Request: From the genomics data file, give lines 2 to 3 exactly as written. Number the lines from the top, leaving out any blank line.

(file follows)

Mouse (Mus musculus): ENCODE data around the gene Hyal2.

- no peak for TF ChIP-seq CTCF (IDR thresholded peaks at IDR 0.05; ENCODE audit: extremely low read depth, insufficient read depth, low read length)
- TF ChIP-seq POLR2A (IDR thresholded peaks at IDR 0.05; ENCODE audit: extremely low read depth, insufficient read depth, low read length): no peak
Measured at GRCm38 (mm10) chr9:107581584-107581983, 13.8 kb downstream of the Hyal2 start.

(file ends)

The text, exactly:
- no peak for TF ChIP-seq CTCF (IDR thresholded peaks at IDR 0.05; ENCODE audit: extremely low read depth, insufficient read depth, low read length)
- TF ChIP-seq POLR2A (IDR thresholded peaks at IDR 0.05; ENCODE audit: extremely low read depth, insufficient read depth, low read length): no peak